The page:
Lesotho is a small, mountainous, and land-locked country, entirely surrounded by its much larger neighbor, South Africa. It has a population of about 2 million and a per capita GDP of $1,020. Lesotho is classified as a lower-middle-income country. It is mostly highlands, with its lowest point 1,400m above sea level. Previously a British protectorate, the nation gained its independence in October 1966. Lesotho is a constitutional monarchy, ruled by a King as head of state, and governed by a 33-member Senate and a 120-member National Assembly. Lesotho held elections in June for the third time in 5 years. This led to the formation of a four-party, coalition government, led by Prime Minister Thomas Thabane. In keeping with recommendations for key governance and security reforms, made both by the Commonwealth and the Southern African Development Community (SADC), Lesotho’s leadership has committed itself to engaging in multi-stakeholder consultations to inform the reforms.
Lesotho registered an average growth rate of 4.5% from 2011 to 2015. But growth has slowed since 2015 from 5.6% to 2.3%, due to modest growth in the services sector and drought, as well as weak regional and global growth. Domestic growth is, however, expected to pick up in 2017 and 2018 to a projected 4%, boosted by an increase in construction and mining. Unemployment remains high at 24 to 28%, coupled with high inequality and poverty. Lesotho made progress in poverty reduction in the 2000s by lowering its headcount poverty rate ($1.9/day PPP) from 61.3% in CY02 to 59.7% in CY11, though estimates for 2016 suggest that 57.8% of the population is still trapped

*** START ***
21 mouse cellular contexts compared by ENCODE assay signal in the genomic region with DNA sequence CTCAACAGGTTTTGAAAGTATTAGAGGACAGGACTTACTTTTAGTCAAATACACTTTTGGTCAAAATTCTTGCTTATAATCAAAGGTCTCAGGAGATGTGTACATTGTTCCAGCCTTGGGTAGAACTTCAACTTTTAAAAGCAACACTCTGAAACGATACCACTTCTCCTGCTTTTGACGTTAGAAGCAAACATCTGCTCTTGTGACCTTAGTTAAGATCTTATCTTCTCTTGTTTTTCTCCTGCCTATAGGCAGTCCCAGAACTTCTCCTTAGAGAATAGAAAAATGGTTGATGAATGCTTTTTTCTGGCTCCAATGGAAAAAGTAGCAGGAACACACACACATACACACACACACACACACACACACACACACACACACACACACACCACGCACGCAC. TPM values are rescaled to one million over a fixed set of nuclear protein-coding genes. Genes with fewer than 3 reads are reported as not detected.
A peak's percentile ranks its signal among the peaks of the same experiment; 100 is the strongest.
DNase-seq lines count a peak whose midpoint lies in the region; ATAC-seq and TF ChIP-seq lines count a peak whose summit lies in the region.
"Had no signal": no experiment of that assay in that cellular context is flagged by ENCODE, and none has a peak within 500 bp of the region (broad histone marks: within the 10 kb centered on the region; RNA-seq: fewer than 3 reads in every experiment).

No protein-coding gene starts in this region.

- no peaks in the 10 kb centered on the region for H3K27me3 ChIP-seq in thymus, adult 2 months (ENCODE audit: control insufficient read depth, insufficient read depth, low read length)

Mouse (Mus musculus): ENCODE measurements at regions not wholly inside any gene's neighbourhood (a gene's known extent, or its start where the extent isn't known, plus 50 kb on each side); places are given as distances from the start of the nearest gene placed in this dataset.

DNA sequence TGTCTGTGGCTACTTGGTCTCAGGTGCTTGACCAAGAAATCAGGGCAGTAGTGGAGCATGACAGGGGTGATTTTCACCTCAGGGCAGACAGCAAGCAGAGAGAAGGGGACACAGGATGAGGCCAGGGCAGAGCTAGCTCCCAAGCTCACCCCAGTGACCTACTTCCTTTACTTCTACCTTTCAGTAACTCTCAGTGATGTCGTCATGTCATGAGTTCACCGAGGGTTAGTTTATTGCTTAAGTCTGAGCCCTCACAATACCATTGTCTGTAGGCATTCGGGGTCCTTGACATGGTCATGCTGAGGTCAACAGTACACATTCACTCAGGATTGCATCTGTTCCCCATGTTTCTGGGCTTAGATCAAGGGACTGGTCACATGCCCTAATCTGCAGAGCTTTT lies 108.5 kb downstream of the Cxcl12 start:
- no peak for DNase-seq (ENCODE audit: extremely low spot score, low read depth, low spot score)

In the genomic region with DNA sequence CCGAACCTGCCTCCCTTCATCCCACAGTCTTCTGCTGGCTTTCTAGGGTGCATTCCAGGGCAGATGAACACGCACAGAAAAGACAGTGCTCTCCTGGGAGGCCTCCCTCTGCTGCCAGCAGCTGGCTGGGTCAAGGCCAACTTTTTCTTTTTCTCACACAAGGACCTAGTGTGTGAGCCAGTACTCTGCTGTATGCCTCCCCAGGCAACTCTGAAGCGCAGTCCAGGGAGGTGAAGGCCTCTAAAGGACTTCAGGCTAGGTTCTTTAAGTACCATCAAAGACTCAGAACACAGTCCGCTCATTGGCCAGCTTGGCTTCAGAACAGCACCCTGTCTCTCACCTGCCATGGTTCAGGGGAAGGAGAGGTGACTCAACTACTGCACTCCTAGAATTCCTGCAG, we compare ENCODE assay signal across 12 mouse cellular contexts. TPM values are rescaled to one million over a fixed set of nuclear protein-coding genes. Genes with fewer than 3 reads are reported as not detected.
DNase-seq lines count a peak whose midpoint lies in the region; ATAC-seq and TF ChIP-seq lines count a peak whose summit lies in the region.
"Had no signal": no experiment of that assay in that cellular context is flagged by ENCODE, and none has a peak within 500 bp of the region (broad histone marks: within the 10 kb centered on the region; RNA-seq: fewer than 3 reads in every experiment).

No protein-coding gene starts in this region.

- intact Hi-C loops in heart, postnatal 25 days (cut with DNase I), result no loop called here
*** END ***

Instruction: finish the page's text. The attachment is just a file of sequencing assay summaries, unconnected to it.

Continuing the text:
The country finds itself at a crossroads needing new engines for growth, a more streamlined role for the state, and a dynamic private sector to help it seize opportunities in regional and global markets. Lesotho has made important progress in improving its Doing Business indicators, especially in terms of streamlining business and property registration processes that hinder the growth of local businesses, as well as in incoming Foreign Direct Investment (FDI). However, more progress is needed to improve the business environment and achieve the country’s development goals. The decline in
Lesotho’s greatest health challenge remains
Last Updated: Oct 10, 2017